This time last year, I found myself seeking the services of a psychic life coach. I realise that’s a sentence that will prompt a sizeable number of you to roll your eyes and mutter about certain people having more money than sense. But bear with me.
I had found myself at a low ebb for various reasons. There had been a mild romantic crisis, of the kind that seems so important at the time but ends up being little more than the punchline to a bad joke in the retelling. I was exhausted and confused as to where life was heading.
In the midst of this, I had lunch with my friend Sally, and she told me she’d seen a psychic life coach who had not only accurately predicted some unexpected good news but had also proffered some helpful motivational advice that left Sally feeling calmer than she had done in ages. ‘You should go,’ she said. ‘I know it sounds weird, but trust me.’
So I booked in to see Linda, for that was the psychic life coach’s name even though I’d anticipated her being called something utterly fantastical, like The Great Esmerelda. We met in a hotel by Tower Bridge. I was wearing a white jumper over black leather leggings and about ten minutes into our session, during which Linda shuffled a deck of tarot cards and made some surprisingly perspicacious comments, she said: ‘You need to wear more colour. I know you’re wearing a light top today, but I get the feeling your clothes are all dark: blacks and greys. You’re coming out of a dark time, and you need to wear more colour to attract more brightness to you.’
Well, Linda, I thought, affronted, I’m not sure that’s quite right. I think you’ll find that I’ve got plenty of colourful clothes in my possession like… erm…that pink top I only ever wear for yoga classes and…erm…that pair of blue jeans.
When I got home, I opened my wardrobe: it was swamped with black. I rifled through the hangers, wondering when exactly it was I started to dress like a mime artist grieving the loss of a close relative. I had worn colour as a teenager and in my 20s. But at some point in my early 30s, I began to believe that in order to look sophisticated, I needed to stick to a neutral palette. Plus it made shopping easier. If you buy everything in greys and blacks (with the occasional daring foray into beige) then it all goes together, doesn’t it?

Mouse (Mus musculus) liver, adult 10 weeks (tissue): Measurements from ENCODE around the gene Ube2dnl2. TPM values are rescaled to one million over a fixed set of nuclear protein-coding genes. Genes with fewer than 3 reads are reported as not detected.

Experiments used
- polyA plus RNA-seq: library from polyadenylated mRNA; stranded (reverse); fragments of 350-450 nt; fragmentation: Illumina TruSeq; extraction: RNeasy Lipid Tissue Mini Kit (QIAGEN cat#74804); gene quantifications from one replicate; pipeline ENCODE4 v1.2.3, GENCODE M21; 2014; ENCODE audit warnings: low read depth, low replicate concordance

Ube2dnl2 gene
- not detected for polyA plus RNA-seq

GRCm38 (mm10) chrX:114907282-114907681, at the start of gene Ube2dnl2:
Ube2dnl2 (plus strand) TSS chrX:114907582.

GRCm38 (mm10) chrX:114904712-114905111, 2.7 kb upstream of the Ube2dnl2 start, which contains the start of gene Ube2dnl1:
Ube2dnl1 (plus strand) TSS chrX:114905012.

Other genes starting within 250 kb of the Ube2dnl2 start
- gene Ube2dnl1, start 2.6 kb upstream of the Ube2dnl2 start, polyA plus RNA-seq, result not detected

That night, I went out for dinner with friends. Inspired by Linda, I fished out an old red
sweatshirt from the back of my drawer. I felt strange wearing it, as though I would walk out of my flat and the sweatshirt would scream, ‘LOOK AT ME!’ But at dinner, several people commented on how well I was looking. It was bizarre. I went home feeling better than I had in ages.
Over the following months, I made a deal with myself that I would only buy new clothes if they were brightly coloured. I bought a blue jumper, a yellow dress and purple shoes. I bought a pink shirt, a red skirt and I wore green earrings and burgundy coats. And here’s the thing: it worked.
I started to feel lighter. I began to notice colour in the world around me, as well as on my person. I got so many compliments about what I was wearing that I wondered why I hadn’t done it sooner. It turned out that colour suited me. My skin looked less pale, my brown hair seemed less drab.
I realised that I had worn black for so many years because I had wanted to disappear. Black could make you blend in. Black meant no one would judge or criticise you. Colour, by contrast, announced itself. Wearing colour meant I had to claim the space. The more I wore colour, the more confident I became. It was a virtuous circle.
So I threw out the (approximately) 500 black shirts I’d accumulated over the years, each one a slightly different style of sad, and I felt my wardrobe breathe a sigh of relief. My new, bright clothes made me feel happy, more me. It turned out that Linda was right. In discovering colour, I also discovered myself.